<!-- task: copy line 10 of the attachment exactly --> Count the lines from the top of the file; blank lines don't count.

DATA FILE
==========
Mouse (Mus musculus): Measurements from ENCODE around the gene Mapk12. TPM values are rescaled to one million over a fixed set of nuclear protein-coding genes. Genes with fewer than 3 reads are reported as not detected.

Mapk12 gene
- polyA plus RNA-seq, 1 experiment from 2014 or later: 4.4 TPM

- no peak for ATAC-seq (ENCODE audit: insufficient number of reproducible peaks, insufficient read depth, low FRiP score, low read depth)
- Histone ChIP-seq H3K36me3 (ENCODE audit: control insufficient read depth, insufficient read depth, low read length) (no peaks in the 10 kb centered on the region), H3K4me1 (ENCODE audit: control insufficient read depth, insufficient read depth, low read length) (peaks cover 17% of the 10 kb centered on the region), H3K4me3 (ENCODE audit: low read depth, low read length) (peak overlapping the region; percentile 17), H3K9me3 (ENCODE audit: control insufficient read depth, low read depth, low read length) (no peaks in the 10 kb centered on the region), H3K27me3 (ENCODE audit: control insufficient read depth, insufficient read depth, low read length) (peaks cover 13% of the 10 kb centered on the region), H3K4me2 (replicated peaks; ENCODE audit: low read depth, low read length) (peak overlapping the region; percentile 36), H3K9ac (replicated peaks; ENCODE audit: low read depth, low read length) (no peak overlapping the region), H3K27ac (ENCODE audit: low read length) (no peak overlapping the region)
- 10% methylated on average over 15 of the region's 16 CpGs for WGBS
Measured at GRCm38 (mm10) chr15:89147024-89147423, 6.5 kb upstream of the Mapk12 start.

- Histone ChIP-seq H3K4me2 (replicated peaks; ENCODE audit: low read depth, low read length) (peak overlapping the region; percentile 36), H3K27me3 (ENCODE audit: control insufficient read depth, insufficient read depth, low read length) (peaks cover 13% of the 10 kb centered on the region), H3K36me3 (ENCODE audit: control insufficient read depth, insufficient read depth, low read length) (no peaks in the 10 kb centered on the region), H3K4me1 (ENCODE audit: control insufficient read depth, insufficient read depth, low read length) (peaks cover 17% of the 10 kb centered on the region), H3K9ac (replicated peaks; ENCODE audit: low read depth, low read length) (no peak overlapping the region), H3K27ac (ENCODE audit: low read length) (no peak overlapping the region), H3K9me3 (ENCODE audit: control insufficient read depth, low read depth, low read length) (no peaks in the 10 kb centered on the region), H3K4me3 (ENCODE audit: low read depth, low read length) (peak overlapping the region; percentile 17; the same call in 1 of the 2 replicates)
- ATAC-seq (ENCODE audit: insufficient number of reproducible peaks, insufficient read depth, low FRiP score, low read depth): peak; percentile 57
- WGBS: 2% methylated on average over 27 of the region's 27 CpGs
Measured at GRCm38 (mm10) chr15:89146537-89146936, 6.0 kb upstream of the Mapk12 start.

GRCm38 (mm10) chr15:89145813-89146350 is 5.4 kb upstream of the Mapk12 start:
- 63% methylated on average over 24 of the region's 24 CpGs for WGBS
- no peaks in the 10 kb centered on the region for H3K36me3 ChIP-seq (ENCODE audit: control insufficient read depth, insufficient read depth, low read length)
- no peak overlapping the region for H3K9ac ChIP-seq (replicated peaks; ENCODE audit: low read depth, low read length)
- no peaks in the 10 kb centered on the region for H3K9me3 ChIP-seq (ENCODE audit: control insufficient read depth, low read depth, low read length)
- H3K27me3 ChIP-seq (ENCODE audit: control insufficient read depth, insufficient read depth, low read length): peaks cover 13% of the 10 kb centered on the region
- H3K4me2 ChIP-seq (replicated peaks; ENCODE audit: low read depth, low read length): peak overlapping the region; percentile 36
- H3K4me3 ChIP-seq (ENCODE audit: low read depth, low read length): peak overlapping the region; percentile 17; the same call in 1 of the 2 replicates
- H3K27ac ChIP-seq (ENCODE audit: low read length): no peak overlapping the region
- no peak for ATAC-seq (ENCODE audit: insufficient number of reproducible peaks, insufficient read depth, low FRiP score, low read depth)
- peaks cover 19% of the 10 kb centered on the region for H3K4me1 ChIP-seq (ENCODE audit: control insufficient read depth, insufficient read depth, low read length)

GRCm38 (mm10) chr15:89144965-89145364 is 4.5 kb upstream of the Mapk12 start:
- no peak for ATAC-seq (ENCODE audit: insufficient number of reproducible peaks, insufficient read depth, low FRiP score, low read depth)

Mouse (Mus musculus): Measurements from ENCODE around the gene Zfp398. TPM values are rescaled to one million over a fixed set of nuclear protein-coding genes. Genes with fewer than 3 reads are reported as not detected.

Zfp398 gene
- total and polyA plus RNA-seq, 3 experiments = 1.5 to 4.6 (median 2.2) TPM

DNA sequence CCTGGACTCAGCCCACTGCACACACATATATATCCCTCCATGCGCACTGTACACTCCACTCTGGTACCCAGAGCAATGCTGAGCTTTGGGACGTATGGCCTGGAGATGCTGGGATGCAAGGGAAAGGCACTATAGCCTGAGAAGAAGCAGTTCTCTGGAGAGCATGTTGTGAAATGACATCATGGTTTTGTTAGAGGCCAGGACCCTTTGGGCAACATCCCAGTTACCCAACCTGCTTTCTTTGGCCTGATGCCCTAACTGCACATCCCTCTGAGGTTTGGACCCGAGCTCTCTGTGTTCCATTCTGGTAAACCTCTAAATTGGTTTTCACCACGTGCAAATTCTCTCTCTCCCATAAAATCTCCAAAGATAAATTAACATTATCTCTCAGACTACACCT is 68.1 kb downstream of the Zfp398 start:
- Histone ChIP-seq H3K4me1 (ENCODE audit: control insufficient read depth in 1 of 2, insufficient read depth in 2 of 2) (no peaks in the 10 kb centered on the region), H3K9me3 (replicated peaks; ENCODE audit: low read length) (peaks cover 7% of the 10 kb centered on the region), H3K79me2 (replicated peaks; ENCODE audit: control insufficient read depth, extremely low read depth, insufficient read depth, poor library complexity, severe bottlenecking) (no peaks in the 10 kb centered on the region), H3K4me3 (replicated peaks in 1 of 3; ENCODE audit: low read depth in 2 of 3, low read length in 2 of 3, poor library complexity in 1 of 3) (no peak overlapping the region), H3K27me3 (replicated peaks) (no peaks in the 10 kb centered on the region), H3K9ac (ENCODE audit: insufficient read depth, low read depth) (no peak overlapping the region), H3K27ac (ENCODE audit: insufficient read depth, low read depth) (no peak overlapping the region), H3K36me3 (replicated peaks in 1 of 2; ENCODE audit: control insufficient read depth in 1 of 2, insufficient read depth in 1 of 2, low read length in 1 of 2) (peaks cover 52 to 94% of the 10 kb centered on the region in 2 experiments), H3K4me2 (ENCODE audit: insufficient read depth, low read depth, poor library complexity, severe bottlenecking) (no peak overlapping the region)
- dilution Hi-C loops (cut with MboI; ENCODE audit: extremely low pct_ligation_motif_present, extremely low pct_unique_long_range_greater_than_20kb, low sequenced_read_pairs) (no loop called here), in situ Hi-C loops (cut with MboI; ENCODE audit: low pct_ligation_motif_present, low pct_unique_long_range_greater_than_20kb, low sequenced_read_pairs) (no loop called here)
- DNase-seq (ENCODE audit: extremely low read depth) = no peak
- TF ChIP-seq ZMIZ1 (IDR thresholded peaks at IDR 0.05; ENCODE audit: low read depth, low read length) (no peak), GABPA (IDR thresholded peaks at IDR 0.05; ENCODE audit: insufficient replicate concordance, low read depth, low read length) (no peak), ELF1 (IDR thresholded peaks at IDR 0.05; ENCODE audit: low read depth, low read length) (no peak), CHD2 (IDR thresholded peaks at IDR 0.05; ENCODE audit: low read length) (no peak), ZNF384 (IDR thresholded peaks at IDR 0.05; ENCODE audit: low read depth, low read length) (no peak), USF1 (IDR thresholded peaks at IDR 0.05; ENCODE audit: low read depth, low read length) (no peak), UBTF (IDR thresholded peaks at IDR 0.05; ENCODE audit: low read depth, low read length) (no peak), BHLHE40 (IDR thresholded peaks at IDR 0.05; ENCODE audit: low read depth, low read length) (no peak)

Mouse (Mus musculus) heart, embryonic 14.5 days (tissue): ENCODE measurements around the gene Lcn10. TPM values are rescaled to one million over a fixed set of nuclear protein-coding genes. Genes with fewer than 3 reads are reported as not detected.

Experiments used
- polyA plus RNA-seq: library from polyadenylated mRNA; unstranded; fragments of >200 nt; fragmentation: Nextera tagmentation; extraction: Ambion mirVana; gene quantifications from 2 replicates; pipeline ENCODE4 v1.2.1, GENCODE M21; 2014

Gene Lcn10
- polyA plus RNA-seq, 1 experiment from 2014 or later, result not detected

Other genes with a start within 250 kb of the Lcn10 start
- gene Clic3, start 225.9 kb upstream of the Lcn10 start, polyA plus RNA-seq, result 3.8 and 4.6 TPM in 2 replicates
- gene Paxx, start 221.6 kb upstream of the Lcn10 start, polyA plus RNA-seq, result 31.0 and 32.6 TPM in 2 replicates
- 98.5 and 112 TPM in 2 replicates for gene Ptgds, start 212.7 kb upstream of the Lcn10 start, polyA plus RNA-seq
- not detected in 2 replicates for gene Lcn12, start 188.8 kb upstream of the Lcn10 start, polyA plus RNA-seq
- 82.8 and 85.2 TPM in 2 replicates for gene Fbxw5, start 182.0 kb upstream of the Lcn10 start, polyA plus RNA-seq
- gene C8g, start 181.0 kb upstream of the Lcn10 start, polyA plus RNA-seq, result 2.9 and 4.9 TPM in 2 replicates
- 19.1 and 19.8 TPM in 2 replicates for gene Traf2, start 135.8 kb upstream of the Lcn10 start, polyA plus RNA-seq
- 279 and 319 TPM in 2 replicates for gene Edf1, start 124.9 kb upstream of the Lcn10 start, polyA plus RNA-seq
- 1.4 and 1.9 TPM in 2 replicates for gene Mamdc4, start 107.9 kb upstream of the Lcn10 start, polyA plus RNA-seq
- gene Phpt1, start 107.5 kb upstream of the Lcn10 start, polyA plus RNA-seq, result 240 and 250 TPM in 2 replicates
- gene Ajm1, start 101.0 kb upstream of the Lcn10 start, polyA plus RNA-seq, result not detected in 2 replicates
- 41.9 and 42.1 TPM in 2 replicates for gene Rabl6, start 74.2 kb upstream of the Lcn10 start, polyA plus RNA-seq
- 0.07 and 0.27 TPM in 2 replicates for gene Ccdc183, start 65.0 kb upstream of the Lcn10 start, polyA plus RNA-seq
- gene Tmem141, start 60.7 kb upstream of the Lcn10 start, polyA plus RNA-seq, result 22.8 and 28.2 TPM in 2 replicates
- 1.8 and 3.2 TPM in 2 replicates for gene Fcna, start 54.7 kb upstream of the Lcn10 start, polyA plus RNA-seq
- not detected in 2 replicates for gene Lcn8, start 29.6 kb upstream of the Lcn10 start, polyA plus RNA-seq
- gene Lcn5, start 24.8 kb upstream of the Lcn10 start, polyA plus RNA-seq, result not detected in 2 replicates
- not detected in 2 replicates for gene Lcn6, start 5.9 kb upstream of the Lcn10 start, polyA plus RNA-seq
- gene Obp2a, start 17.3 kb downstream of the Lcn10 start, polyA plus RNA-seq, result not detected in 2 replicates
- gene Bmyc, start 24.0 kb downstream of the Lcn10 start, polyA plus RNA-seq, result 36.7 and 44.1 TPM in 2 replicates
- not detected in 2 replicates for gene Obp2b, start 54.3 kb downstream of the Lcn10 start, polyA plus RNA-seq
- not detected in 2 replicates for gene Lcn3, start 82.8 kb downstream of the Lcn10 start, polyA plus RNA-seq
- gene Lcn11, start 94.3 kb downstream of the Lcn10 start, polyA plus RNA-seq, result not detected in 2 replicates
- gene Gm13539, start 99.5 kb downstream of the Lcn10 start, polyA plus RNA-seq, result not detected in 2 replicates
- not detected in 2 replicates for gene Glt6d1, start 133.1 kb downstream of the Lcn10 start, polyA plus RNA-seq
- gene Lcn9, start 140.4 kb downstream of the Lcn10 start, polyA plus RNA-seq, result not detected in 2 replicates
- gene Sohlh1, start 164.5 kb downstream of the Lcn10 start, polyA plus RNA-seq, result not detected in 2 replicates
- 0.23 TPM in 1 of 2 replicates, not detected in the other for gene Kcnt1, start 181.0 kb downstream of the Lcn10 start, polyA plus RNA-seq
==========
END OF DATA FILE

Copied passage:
- WGBS: 2% methylated on average over 27 of the region's 27 CpGs